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Metallica at the Paladium, Hollywood - live review

Metal overlords leap into (trans)action

A photograph of James Hetfield on stage

In retrospect, it’s surprising that Metallica have reigned comfortably atop the heavy metal food chain for well over two decades considering the missteps – Napster, Lulu, that St. Anger snare – they’ve made along the way. But then they go and do something cool and you forgive them… until their next slip-up, at least. Tonight’s show, which takes place a few hours after their awkward Grammy Awards duet with Lady Gaga, is a perfect example.

On one hand, it’s an exciting opportunity to see a stadium headliner up close and personal in a club they haven’t played in more than 30 years. The buzzkill comes via blatant corporate sponsorship. Tickets were made available only to holders of a certain brand of credit card, whose logo appears everywhere except for the stage itself – as well as a set that barely tops an hour. The latter sin can be forgiven – the group are less than a week removed from a health-related show cancellation in Copenhagen, and this is their second performance of the day – but the venue’s antiseptic atmosphere belies its intimacy, and tonight’s only rebellion comes from those who pay their bar tabs in cash.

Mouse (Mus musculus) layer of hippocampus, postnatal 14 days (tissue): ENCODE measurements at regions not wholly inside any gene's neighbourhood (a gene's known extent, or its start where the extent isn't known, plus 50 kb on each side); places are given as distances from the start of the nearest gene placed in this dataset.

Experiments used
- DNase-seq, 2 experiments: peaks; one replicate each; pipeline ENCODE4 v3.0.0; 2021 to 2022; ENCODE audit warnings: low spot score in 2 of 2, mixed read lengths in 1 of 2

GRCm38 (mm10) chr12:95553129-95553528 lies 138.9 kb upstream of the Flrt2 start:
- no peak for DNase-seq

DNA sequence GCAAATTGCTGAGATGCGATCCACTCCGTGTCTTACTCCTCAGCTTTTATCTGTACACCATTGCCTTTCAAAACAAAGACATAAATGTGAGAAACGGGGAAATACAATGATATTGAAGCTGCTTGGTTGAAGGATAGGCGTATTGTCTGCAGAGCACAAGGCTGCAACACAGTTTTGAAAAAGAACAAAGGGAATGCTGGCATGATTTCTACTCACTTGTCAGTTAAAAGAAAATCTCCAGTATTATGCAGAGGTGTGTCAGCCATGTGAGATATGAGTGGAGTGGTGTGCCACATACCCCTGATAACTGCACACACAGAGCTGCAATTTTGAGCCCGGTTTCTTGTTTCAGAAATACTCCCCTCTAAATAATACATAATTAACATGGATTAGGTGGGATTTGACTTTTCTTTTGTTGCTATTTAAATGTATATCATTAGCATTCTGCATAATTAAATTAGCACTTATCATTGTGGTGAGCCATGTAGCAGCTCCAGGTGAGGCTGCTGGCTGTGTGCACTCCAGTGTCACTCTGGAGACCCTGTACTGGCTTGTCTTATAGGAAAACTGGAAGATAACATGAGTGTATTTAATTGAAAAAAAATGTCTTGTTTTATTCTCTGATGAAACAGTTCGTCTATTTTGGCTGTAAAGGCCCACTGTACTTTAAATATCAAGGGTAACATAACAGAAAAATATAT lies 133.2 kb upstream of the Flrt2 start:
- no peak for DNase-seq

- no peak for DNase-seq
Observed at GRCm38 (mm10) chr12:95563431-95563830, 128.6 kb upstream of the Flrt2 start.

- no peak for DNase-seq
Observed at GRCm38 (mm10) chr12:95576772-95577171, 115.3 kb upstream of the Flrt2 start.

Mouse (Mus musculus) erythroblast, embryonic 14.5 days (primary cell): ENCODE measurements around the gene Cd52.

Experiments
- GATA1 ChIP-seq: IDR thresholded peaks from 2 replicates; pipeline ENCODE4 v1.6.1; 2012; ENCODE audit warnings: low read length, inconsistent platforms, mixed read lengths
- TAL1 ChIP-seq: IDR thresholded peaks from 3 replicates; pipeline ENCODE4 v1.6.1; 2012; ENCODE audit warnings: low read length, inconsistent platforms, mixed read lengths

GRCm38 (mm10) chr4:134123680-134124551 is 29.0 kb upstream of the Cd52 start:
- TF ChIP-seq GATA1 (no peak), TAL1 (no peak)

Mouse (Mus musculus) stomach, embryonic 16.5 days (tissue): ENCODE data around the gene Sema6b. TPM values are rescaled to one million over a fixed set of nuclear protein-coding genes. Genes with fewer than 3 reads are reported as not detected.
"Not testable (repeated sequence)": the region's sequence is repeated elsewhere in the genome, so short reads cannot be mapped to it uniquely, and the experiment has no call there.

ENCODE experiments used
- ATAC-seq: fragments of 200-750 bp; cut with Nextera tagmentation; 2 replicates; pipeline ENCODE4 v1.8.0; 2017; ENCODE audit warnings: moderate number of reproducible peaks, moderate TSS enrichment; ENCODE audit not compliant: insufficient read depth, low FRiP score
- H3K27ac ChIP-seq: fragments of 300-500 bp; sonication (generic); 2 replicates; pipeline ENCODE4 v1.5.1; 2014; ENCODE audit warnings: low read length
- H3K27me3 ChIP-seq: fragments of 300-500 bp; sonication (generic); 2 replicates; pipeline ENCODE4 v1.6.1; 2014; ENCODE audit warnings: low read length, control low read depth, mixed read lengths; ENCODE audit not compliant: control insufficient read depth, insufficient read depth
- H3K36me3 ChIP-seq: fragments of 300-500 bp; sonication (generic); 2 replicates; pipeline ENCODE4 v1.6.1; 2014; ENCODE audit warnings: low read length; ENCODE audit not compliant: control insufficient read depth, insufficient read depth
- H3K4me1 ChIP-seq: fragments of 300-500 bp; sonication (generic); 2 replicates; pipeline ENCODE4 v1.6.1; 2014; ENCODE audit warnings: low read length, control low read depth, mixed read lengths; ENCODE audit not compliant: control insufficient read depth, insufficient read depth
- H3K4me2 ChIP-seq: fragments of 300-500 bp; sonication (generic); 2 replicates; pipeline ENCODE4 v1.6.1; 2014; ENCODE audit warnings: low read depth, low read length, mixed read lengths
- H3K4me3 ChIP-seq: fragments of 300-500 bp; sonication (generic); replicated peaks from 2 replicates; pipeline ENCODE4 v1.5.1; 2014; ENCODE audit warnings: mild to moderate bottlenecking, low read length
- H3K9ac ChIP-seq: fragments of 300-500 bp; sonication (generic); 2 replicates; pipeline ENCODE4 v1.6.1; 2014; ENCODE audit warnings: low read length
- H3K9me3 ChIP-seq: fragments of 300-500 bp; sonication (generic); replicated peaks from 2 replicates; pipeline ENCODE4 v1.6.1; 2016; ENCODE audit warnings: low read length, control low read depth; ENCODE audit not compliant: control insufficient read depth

When the band takes the stage, however, the slate is once again wiped clean. Opener Hardwired – the sole track from the last quarter-century aired tonight – is spunky and suitably grimy, and while its caveman philosophy won’t win any style points, it resonates nonetheless. The thunderous primal riffs of Creeping Death follow, a leather-vested James Hetfield – who seems in good spirits despite the evening’s earlier mishaps – egging on the crowd’s chants of “Die! Die!” The group sounds as locked in as ever during the speedier second half of Welcome Home (Sanitarium), causing most necks to reflexively bob in sync. Even more infectious is the stirring, strobe-punctuated coda of One, which sees most of the crowd with cellphones or devil horns raised high. It’s surprising to hear the iconic riff of normal closer Enter Sandman after only seven songs, although the band do return for a well-received encore of Blackened and Seek & Destroy.

Afterwards, Lars Ulrich greets the crowd and jokes about the mic issues during the Gaga duet before plugging the band’s local stadium date this summer – making tonight’s show not only a credit card advertisement, but a commercial for the band itself. Sad, but true.